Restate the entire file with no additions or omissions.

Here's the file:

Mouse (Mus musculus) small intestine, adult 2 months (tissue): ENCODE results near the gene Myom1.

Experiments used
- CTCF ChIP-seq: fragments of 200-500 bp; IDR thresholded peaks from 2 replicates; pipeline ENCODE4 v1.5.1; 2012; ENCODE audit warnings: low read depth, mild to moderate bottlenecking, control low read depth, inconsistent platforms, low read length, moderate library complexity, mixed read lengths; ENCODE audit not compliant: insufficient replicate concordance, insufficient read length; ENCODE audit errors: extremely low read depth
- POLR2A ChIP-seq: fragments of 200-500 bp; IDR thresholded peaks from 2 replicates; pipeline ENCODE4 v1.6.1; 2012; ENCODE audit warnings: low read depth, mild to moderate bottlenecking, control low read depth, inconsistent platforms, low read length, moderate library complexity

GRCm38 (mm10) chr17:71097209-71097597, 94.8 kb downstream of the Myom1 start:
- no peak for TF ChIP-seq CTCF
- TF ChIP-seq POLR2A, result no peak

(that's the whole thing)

Mouse (Mus musculus) small intestine, adult 2 months (tissue): ENCODE results near the gene Myom1.

Experiments used
- CTCF ChIP-seq: fragments of 200-500 bp; IDR thresholded peaks from 2 replicates; pipeline ENCODE4 v1.5.1; 2012; ENCODE audit warnings: low read depth, mild to moderate bottlenecking, control low read depth, inconsistent platforms, low read length, moderate library complexity, mixed read lengths; ENCODE audit not compliant: insufficient replicate concordance, insufficient read length; ENCODE audit errors: extremely low read depth
- POLR2A ChIP-seq: fragments of 200-500 bp; IDR thresholded peaks from 2 replicates; pipeline ENCODE4 v1.6.1; 2012; ENCODE audit warnings: low read depth, mild to moderate bottlenecking, control low read depth, inconsistent platforms, low read length, moderate library complexity

GRCm38 (mm10) chr17:71097209-71097597, 94.8 kb downstream of the Myom1 start:
- no peak for TF ChIP-seq CTCF
- TF ChIP-seq POLR2A, result no peak